This is the "shake-up" measure that was designed to prevent ISP companies offering "unlimited" broadband packages that are nothing of the sort.http://news.bbc.co.uk/1/hi/technology/7764489.stm
Customers will be better informed about the speed of their net connection under new rules.
The Ofcom-backed code of practice has won pledges from net firms to give more information about line speeds.
Net firms covering 95% of the UK's broadband users have signed up to the voluntary scheme which comes into force on 5 December.
Over the next six months Ofcom will monitor net firms to ensure they live up to their promises.
The code of conduct was drawn up in response to research that suggested consumers were confused by adverts that promised broadband speeds that few consumers could achieve. Almost a quarter of people do not get the speed they expect, according to early results from Ofcom research, which is due to be published in full in 2009.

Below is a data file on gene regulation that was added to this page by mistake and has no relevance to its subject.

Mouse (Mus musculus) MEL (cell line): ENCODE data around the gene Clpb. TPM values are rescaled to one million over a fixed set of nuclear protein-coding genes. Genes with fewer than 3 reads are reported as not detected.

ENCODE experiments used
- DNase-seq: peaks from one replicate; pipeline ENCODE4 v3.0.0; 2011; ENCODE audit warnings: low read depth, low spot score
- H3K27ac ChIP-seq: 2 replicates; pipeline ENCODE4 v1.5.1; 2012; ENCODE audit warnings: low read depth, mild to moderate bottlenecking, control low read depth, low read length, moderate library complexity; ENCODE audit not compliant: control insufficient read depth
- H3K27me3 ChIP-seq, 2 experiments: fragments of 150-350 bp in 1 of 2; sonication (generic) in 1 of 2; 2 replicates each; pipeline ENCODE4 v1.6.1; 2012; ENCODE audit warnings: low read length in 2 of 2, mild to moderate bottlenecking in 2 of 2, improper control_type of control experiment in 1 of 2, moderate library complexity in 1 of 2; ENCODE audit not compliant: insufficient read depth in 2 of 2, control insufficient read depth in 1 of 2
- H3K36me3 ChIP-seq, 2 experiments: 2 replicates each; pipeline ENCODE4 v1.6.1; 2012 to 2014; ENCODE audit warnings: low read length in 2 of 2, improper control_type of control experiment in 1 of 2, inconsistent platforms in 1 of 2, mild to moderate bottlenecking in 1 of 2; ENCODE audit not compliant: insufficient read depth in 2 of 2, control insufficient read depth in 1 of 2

The code requires net firms to:
• Give new customers an accurate estimate of the maximum speed their line can support.
• Explain how technical issues could slow speeds and give advice about how to combat these problems.
• Downgrade a customer's deal, at no penalty, if line speeds are a lot lower than the original estimate.
Lets hope the new code of conduct signals the end of the mis-selling fiasco that led to many disgruntled customers having to face an up hill battle to try to get answers when they noticed strange activity not made clear in their contracts such as throttling and bandwidth capping.